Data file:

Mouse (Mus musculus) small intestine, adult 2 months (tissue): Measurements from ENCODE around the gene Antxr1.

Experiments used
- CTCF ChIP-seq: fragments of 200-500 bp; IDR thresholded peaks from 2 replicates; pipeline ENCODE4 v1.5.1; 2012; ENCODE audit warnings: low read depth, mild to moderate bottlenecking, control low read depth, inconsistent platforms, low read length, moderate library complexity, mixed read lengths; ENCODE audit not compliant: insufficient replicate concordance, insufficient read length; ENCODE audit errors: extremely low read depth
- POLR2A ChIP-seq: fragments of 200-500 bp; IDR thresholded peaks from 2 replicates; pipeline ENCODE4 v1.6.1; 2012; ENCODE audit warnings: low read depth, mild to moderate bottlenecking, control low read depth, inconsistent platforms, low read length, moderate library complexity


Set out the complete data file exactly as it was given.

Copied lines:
Mouse (Mus musculus) small intestine, adult 2 months (tissue): Measurements from ENCODE around the gene Antxr1.

Experiments used
- CTCF ChIP-seq: fragments of 200-500 bp; IDR thresholded peaks from 2 replicates; pipeline ENCODE4 v1.5.1; 2012; ENCODE audit warnings: low read depth, mild to moderate bottlenecking, control low read depth, inconsistent platforms, low read length, moderate library complexity, mixed read lengths; ENCODE audit not compliant: insufficient replicate concordance, insufficient read length; ENCODE audit errors: extremely low read depth
- POLR2A ChIP-seq: fragments of 200-500 bp; IDR thresholded peaks from 2 replicates; pipeline ENCODE4 v1.6.1; 2012; ENCODE audit warnings: low read depth, mild to moderate bottlenecking, control low read depth, inconsistent platforms, low read length, moderate library complexity